The first obvious thing to note about Haiti is that its government is corrupt and its people oppressed. The Heritage Foundation ranks Haiti as "mostly unfree," ranking 147 out of 179, behind Russia.

A second point to note is that the Haitian government knew the earthquake was coming and did little to prepare for it. As Cassie Rodenberg reports for Popular Mechanics:

Back in 2008, Eric Calais and Paul Mann, geophysicists who study fault lines in the Caribbean, predicted that Haiti would soon face such a devastating quake. ...

Calais says that because Haiti poses safety concerns and a difficult work environment with a poor road access system, it's been neglected by seismologists. ...

But his research didn't translate well enough to elicit safety precautions before the quake. Though Calais notes that earthquakes can't be prevented, he says there was enough advance warning for the Haitian government to make preparations, and, in fact, his team alerted the government four to five years beforehand.

"We've told the Haitian government that the Enriquillo fault is a major player," Calais says. "We've told them exactly where the fault is. We've told them how fast it was building up elastic energy, and we've told them that right now, if it was to go, it could produce a 7.2 in magnitude or larger event."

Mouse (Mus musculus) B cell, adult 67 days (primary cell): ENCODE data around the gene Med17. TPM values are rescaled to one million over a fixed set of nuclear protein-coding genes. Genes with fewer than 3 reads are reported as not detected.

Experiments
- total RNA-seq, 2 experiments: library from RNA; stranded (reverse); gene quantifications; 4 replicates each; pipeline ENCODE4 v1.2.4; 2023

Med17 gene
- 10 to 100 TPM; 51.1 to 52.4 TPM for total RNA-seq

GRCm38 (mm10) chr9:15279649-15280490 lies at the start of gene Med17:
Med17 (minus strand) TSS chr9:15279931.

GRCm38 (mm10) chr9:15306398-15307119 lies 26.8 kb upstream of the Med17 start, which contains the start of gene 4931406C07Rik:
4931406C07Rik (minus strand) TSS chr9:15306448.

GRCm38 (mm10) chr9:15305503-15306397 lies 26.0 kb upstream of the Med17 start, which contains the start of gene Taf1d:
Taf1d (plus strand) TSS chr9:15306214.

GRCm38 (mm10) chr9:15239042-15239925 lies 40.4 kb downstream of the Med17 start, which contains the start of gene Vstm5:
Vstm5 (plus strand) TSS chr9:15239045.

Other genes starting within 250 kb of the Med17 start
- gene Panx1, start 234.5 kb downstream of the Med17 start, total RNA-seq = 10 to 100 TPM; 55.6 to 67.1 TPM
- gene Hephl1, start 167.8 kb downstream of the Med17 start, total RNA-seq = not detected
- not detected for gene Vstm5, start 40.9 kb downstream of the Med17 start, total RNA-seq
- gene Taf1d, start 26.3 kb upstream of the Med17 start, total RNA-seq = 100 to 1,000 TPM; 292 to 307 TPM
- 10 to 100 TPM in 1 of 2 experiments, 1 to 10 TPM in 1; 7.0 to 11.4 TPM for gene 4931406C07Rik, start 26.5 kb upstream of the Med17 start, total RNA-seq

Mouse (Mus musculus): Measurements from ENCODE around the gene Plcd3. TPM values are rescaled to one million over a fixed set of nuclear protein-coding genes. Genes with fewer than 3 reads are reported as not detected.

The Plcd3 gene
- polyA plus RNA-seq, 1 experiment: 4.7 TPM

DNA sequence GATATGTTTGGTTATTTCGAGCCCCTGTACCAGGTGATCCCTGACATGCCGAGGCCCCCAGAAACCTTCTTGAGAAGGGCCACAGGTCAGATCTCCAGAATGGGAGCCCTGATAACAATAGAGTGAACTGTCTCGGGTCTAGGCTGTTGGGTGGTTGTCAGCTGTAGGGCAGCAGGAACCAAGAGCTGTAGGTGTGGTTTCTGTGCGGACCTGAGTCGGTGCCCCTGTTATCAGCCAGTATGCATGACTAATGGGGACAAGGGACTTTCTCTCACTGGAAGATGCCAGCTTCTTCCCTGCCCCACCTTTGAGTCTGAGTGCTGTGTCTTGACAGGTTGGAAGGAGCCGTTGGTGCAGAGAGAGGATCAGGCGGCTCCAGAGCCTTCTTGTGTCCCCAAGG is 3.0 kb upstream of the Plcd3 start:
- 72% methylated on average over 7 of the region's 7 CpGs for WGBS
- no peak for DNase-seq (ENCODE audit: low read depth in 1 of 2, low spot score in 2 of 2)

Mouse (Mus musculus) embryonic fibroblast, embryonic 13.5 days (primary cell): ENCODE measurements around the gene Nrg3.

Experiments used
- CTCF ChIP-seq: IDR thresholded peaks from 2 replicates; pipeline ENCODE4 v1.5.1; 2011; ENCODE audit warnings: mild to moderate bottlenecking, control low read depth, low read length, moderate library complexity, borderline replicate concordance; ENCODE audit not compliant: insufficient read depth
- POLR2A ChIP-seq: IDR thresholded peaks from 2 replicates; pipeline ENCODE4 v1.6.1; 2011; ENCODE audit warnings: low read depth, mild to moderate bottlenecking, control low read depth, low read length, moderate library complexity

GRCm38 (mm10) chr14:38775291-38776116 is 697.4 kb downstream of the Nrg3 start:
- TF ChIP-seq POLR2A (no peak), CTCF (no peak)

The government has worked with the team and listened to its foreboding reports, Calais says, but for the most part, Haiti has failed to implement emergency plans and restructure crucial buildings.


Economic liberty and a government constrained by the rule of just law is necessary for human life. Statism kills. Corrupt governments kill. Stifling economic development kills.

Michelle Malkin points to a post by Jim Roberts: "Long-term reforms for Haitian democracy and its economy are also badly overdue." (I profoundly disagree with Roberts's calls to violate economic liberty at home through forced wealth transfers in order to promote economic reform in Haiti.)

John Stossel refers to the excellent summary of the matter by economist Don Boudreaux:

The ultimate tragedy in Haiti isn't the earthquake; it's that country's lack of economic freedom. The earthquake simply but catastrophically revealed the inhuman consequences of this fact.